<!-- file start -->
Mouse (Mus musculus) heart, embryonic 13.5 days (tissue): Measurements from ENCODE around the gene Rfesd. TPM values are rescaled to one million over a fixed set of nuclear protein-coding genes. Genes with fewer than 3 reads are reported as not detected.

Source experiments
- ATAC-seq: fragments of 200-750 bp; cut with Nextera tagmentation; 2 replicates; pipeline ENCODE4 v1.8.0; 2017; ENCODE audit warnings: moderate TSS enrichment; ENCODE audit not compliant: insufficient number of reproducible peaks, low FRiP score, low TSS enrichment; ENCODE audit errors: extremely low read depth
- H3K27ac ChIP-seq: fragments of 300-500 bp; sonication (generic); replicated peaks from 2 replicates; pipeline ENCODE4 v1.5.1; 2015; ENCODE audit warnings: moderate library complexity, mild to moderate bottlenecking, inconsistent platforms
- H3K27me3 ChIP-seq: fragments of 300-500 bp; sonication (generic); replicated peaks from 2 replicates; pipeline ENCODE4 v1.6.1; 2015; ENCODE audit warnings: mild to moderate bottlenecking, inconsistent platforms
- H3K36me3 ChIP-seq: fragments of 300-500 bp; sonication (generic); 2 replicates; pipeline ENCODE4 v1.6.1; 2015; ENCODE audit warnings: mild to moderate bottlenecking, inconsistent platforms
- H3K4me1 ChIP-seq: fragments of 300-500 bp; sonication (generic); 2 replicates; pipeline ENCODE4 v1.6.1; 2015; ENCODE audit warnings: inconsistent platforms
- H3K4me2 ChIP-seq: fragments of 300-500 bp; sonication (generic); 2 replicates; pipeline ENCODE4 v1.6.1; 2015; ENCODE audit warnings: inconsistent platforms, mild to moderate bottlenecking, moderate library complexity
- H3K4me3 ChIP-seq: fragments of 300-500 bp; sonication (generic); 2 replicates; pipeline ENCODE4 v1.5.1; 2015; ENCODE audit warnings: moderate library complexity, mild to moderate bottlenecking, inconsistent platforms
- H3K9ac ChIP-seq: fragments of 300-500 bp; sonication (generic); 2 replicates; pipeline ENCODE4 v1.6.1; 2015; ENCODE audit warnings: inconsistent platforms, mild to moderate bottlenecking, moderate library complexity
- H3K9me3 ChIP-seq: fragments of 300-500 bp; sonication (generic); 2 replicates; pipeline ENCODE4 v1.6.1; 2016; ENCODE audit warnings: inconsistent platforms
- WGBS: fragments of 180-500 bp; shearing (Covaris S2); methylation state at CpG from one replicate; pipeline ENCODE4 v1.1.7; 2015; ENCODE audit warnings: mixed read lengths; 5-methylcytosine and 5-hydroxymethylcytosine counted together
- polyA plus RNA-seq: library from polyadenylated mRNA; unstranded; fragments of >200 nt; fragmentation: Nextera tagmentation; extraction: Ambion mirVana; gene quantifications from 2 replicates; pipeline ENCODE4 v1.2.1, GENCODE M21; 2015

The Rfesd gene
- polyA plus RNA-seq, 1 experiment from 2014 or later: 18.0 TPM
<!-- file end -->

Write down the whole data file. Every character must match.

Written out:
Mouse (Mus musculus) heart, embryonic 13.5 days (tissue): Measurements from ENCODE around the gene Rfesd. TPM values are rescaled to one million over a fixed set of nuclear protein-coding genes. Genes with fewer than 3 reads are reported as not detected.

Source experiments
- ATAC-seq: fragments of 200-750 bp; cut with Nextera tagmentation; 2 replicates; pipeline ENCODE4 v1.8.0; 2017; ENCODE audit warnings: moderate TSS enrichment; ENCODE audit not compliant: insufficient number of reproducible peaks, low FRiP score, low TSS enrichment; ENCODE audit errors: extremely low read depth
- H3K27ac ChIP-seq: fragments of 300-500 bp; sonication (generic); replicated peaks from 2 replicates; pipeline ENCODE4 v1.5.1; 2015; ENCODE audit warnings: moderate library complexity, mild to moderate bottlenecking, inconsistent platforms
- H3K27me3 ChIP-seq: fragments of 300-500 bp; sonication (generic); replicated peaks from 2 replicates; pipeline ENCODE4 v1.6.1; 2015; ENCODE audit warnings: mild to moderate bottlenecking, inconsistent platforms
- H3K36me3 ChIP-seq: fragments of 300-500 bp; sonication (generic); 2 replicates; pipeline ENCODE4 v1.6.1; 2015; ENCODE audit warnings: mild to moderate bottlenecking, inconsistent platforms
- H3K4me1 ChIP-seq: fragments of 300-500 bp; sonication (generic); 2 replicates; pipeline ENCODE4 v1.6.1; 2015; ENCODE audit warnings: inconsistent platforms
- H3K4me2 ChIP-seq: fragments of 300-500 bp; sonication (generic); 2 replicates; pipeline ENCODE4 v1.6.1; 2015; ENCODE audit warnings: inconsistent platforms, mild to moderate bottlenecking, moderate library complexity
- H3K4me3 ChIP-seq: fragments of 300-500 bp; sonication (generic); 2 replicates; pipeline ENCODE4 v1.5.1; 2015; ENCODE audit warnings: moderate library complexity, mild to moderate bottlenecking, inconsistent platforms
- H3K9ac ChIP-seq: fragments of 300-500 bp; sonication (generic); 2 replicates; pipeline ENCODE4 v1.6.1; 2015; ENCODE audit warnings: inconsistent platforms, mild to moderate bottlenecking, moderate library complexity
- H3K9me3 ChIP-seq: fragments of 300-500 bp; sonication (generic); 2 replicates; pipeline ENCODE4 v1.6.1; 2016; ENCODE audit warnings: inconsistent platforms
- WGBS: fragments of 180-500 bp; shearing (Covaris S2); methylation state at CpG from one replicate; pipeline ENCODE4 v1.1.7; 2015; ENCODE audit warnings: mixed read lengths; 5-methylcytosine and 5-hydroxymethylcytosine counted together
- polyA plus RNA-seq: library from polyadenylated mRNA; unstranded; fragments of >200 nt; fragmentation: Nextera tagmentation; extraction: Ambion mirVana; gene quantifications from 2 replicates; pipeline ENCODE4 v1.2.1, GENCODE M21; 2015

The Rfesd gene
- polyA plus RNA-seq, 1 experiment from 2014 or later: 18.0 TPM